“The Dark Knight” & “Gravity” VFX Supervisor Introducing New Filmmaking Tech in Directorial Debut
If there’s anything good to come from the pandemic in the entertainment world, advancements in filmmaking technology that are making it possible for artists from all over the world to collaborate remotely has got to be high on that list. To that end, The Hollywood Reporter reveals that Oscar-winning VFX supervisor Tim Weber, who nabbed an Academy Award for his groundbreaking work on Alfonso Cuarón’s 2014 space epic Gravity, will be revealing new collaborative filmmaking technology when he makes his directorial debut.
Weber is the chief creative officer at the UK-headquartered VFX company Framestore, one of the premiere effects shops in the world. Framestore has worked on a ton of films and series, from 2020’s best horror film, His House, to Patty Jenkins’ Wonder Woman 1984 and George Clooney’s Midnight Sky. You’ll see more of their work this year when Cary Joji Fukunaga’s hotly-anticipated Bond film No Time To Die finally premieres. Weber’s directorial debut will be a short, produced in house at Framestore, that will “demonstrate the potential of the studio’s newly-developed VFX pipeline dubbed FUSE,” THR‘s Carolyn Giardina writes.
How does this relate to our current predicament? FUSE was spearheaded, in part, due to pandemic restrictions requiring new ways of working remotely in VFX. It’s essentially a VFX pipeline (FUSE is an acronym that stands for Framestore Unreal Shot Engine) and is based on Epic Games’ real-time Unreal Engine (currently used by The Mandalorian‘s creative team). FUSE will allow lots of artists to work simultaneously within the real-time engine, creating a VFX workflow that will make it possible for hundreds of artists from all over the world to work within the same virtual environment.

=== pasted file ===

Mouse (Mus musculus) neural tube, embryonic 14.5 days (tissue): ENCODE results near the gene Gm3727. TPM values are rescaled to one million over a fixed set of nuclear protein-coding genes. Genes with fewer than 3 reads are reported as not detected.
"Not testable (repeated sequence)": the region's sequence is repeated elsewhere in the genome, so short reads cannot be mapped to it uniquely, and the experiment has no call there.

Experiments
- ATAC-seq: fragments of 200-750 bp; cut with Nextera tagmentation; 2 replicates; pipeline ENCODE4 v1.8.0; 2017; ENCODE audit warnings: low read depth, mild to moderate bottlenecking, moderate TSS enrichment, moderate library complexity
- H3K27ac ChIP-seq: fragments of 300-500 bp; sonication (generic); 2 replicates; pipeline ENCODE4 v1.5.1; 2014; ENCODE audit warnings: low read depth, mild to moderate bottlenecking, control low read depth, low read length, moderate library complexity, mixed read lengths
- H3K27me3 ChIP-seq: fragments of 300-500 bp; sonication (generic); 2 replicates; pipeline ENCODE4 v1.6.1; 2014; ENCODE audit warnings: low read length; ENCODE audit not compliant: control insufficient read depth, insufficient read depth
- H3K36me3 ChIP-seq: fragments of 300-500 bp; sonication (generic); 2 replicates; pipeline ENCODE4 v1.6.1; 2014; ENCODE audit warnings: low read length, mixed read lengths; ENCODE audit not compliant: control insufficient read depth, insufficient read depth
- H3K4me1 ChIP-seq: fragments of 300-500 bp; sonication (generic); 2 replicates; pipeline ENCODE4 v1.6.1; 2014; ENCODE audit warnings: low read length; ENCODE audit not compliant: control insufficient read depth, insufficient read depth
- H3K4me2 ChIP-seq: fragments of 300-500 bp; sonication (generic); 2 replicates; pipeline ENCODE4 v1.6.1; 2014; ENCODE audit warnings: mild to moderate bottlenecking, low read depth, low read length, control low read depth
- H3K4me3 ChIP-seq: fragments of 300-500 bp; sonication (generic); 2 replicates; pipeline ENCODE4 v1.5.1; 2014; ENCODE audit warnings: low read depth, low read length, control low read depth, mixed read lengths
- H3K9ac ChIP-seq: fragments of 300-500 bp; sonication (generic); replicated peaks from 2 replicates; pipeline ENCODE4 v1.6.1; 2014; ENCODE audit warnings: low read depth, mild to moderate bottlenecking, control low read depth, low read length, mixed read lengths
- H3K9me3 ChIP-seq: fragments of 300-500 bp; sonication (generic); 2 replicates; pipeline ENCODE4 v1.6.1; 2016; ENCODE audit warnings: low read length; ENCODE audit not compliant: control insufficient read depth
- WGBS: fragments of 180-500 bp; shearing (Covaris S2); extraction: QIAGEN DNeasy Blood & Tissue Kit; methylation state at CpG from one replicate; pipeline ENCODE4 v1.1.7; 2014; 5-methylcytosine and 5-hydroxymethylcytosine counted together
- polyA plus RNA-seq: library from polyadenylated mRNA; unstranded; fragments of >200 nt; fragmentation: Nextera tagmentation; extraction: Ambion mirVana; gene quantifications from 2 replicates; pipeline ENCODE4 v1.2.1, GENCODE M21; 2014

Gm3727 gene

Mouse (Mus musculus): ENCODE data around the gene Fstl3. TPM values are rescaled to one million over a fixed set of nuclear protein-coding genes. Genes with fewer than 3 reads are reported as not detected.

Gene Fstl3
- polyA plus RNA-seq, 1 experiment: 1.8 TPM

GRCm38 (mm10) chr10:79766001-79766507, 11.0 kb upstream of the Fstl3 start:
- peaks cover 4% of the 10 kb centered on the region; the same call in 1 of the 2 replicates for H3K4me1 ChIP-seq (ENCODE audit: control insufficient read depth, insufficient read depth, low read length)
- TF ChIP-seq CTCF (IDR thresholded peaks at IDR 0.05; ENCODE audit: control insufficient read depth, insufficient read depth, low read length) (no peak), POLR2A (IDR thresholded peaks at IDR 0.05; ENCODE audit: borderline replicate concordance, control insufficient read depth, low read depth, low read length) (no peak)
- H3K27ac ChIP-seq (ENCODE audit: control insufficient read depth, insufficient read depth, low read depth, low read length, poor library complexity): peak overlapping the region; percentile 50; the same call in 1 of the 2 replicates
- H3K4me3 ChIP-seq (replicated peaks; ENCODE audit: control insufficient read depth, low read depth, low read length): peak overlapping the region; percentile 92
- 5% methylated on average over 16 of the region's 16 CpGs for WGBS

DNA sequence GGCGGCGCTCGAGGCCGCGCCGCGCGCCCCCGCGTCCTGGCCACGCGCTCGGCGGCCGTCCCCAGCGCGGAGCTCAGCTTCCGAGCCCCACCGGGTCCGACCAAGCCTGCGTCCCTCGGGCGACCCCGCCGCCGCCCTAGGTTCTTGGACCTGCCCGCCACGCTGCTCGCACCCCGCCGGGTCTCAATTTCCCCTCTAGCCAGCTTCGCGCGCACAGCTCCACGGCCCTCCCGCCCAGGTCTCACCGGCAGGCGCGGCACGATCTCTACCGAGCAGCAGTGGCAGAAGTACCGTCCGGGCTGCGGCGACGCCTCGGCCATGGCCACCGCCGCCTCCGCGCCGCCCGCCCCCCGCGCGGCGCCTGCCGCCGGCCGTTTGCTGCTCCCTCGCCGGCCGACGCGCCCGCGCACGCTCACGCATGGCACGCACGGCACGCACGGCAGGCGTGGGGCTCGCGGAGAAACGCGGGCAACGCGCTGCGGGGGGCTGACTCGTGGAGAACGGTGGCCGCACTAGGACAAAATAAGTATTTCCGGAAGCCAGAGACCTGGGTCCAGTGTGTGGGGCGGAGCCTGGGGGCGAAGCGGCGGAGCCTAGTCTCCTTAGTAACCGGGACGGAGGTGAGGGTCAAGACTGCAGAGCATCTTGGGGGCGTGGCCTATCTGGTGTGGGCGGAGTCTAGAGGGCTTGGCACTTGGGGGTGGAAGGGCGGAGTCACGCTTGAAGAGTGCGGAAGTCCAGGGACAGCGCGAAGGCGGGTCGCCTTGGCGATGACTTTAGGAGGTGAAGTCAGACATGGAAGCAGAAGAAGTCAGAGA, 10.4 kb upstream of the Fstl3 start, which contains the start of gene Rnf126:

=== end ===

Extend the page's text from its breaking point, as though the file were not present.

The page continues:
The details about Weber’s short are being kept under wraps, but he revealed to THR that the “initial point of this [short] is to prove out the technology but it’s certainly something I’ve been wanting to do, have a chance to develop this story.”
FUSE is a collaboration with Epic. Project lead Theo Jones told THR they’re hoping to create a “more efficient way of working, not just for us, but the whole industry. This is an endeavor that’s all about being able to scale across the entire business, not just niche divisions or use cases.”
As for Weber’s short, he said it’ll be primarily CG generated, but will live somewhere between full CG animation and a live-action film. What’s becoming clear is that the pandemic forced an already creative industry to develop new methods of not only working remotely but improving the technologies that the entire industry has come to rely on to make ever more sophisticated effects. When we are finally clear of COVID-19, these technologies will remain, and the ability of filmmakers to collaborate in real-time, across oceans, will remian.
Featured image: Heath Ledger in The Dark Knight. Courtesy Warner Bros.